Maximizing the warehouse workforce leads to increased productivity and coherence, but it takes extra effort to effectively communicate business objectives for customers across the warehouse team.  Success is also driven by employee satisfaction and retention. Workers who are cross trained across a variety of tasks, recognized for good work and included in customer collaborations are much happier.  Happy employees are more productive and make better choices on the company’s behalf.

Typically it works well to identify complementary customers and material handling equipment that allow free flow of labor across the warehouse creating a flexible warehouse environment. In some cases, for example, during peak seasons and fluctuations in the market, businesses may not have to add manpower to get shipments out on time if other, already trained employees on site can step in.

3. Equipment

With multiple companies inhabiting the same space, businesses can pool their equipment. By sharing their assets with one another, companies can reduce their capital expenditure or monthly lease expense on equipment purchases and modernizations. This is especially great for small businesses that may not possess the upfront financial capital ($100k +) to spend their funds on expensive machinery.

One particular benefit that stands out in this practice is that many organizations will gain access to a wider range of equipment. Companies that require specialized lift attachments could potentially leverage a multi-customer warehouse to share the  equipment effectively across like-kind or complimentary customers in the same space. Other conveniences include reduced maintenance costs, reduced carbon footprint, improved sustainability, and refined equipment utilization – just to name a few.

Multi-Customer Warehousing Solutions: the Future of Supply Chain

As the demand for on-time delivery and supply chain visibility increases, 3PLs want to step up their game and provide the most fruitful assistance they can offer for their customers. While a distinct shortage of warehouse space and construction deceleration closes in on us, the best thing to do is look for unique solutions that require a bit of collaboration (a.k.a. PROBLEM SOLVING).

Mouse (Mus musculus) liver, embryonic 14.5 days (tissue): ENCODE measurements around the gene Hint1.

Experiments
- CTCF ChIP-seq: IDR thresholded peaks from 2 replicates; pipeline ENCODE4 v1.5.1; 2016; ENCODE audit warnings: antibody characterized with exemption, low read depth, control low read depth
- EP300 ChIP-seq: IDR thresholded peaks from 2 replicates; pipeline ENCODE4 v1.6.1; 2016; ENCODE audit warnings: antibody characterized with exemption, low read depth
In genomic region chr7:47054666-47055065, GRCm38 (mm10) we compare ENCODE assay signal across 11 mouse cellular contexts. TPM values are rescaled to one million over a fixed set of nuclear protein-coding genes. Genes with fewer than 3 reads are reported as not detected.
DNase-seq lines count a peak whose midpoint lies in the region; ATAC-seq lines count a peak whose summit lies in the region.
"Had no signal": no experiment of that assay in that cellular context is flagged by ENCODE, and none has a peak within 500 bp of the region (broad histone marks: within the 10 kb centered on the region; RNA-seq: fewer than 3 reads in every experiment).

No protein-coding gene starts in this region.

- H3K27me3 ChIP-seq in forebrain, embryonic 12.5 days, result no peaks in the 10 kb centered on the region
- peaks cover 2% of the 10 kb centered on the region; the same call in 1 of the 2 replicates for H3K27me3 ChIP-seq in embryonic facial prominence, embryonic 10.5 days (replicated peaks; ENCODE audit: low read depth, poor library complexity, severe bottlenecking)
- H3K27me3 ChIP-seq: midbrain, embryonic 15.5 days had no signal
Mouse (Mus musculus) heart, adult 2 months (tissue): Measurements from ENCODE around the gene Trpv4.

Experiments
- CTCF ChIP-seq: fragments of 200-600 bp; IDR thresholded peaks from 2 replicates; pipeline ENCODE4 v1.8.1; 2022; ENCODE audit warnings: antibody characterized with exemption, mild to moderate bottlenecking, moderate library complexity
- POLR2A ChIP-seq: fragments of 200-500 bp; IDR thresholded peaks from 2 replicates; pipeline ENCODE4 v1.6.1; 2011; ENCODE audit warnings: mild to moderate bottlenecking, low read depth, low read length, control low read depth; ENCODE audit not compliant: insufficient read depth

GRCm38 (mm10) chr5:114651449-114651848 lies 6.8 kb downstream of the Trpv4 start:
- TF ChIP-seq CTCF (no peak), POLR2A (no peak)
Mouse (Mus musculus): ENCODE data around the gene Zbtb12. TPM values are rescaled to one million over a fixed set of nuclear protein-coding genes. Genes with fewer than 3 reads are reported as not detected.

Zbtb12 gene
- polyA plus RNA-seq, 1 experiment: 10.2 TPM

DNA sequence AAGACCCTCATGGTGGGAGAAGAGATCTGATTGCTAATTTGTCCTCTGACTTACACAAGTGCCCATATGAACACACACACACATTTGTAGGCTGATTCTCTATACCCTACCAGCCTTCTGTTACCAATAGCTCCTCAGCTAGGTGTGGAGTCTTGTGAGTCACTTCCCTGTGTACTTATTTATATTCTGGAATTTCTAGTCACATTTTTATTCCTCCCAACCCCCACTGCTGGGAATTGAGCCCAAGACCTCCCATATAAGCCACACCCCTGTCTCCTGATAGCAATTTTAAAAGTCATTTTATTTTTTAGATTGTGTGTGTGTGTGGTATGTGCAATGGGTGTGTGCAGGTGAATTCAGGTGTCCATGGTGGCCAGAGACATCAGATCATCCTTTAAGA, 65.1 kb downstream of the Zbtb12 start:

Though many fear a lack of control and insight into operations as they trust a third party to help them find space, there is no truth to this concern. A good 3PL is an advocate and advisor working hand-in-hand with shippers and manufacturers providing crystal clear communication to ensure the customer understands challenges; the path to overcoming said challenges. By thinking “outside the dedicated box,” the customers may find that multi-client warehousing is the partnership they’re looking for.

Author Bio: Joe Oliaro is the Chief Real Estate Officer and Vice President of Sales for Wagner Logistics, a leading 3PL provider that has specialized in contract warehousing, transportation and fulfillment services for over 75 years. Joe brings a unique perspective to Wagner’s leadership team as he oversees their top-notch sales team and real estate activity across Wagner’s coast-to-coast portfolio. Day-to-day, he coordinates with professionals in the organization to create solutions for new and existing customers. For more information, visit https://wagnerlogistics.com/